His ability to bounce back is one of the reasons why another of his good friends, Arnaud Di Pasquale, calls Mathieu mentally tough. This despite hovering around the .500 mark in finals and fifth sets, and never reaching a Grand Slam quarterfinal. (Mathieu is 0-for-6 in Grand Slam fourth rounds.)
“He’s been reproached a lot for not having the mental aspect,” Di Pasquale, the national technical director of the French Tennis Federation, said in a telephone interview. “Me, I think one of his strengths is the mental aspect.
“From that one match against Youzhny, people drew conclusions, which were very, very hard for him. He accepted that right after. It was the people that continued to talk about it.”
Outside the Top 700 in February 2012, it wasn’t long before things began to look up for Mathieu again. His son, Gabriel, was born that March, and Mathieu outlasted Isner at the French as a wild card in nearly six hours.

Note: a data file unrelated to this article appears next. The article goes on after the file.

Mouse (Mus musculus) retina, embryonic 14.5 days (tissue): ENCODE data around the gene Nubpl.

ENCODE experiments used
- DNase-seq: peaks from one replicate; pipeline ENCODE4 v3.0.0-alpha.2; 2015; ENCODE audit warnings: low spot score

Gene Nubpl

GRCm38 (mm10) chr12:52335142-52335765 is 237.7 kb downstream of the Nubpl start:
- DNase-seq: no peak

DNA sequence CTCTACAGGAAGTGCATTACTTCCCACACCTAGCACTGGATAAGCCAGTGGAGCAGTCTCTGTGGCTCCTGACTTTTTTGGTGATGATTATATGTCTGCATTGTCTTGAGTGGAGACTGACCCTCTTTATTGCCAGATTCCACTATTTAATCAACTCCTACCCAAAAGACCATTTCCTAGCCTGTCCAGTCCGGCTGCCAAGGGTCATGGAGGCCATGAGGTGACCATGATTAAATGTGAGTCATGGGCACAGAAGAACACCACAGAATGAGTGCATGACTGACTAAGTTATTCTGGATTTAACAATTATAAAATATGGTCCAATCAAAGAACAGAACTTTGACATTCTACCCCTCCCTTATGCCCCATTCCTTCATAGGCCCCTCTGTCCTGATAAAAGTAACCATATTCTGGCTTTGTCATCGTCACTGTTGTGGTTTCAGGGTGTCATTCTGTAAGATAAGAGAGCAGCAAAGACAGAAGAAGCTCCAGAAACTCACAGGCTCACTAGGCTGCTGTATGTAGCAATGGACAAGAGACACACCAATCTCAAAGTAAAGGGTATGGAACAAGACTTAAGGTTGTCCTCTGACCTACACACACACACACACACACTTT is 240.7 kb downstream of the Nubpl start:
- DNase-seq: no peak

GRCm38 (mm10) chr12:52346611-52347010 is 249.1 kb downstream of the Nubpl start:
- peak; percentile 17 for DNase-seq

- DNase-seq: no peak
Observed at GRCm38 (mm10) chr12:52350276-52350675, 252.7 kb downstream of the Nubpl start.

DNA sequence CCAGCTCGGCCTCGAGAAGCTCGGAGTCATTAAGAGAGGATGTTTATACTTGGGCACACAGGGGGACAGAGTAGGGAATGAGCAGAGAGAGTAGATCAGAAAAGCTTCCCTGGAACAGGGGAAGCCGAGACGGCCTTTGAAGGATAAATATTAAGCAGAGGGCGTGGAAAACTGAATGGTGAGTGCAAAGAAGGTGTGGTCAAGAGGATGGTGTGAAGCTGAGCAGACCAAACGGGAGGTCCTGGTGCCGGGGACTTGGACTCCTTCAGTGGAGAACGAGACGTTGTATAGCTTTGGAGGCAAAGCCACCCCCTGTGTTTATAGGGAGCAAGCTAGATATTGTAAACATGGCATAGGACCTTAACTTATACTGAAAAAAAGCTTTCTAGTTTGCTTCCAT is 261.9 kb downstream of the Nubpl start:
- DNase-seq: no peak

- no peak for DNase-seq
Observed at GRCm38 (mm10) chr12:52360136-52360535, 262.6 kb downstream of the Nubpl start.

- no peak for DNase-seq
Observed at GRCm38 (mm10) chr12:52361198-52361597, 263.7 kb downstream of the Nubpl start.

“[The loss to Youzhny] gained him a reputation as a choker, a reputation which has stalked him for a decade but now, finally, [it] can surely be erased,” was how one tennis correspondent at the time contextualized the victory over Isner.
Mathieu’s ranking climbed to No. 58 by the time the 2012 season ended, and he believed he wasn’t done there: He was convinced the progression would continue.
But in December, his partner, Quiterie Camus, was diagnosed with Hodgkin’s Lymphoma.
“It was a disaster—for her and for the family,” said Mathieu. “I said, ‘Why? Why us again? Why her?’ It’s really difficult to describe what you feel. I honestly thought, ‘Why keep playing,’ because every time I come back, there is something happening and you have to fight through it.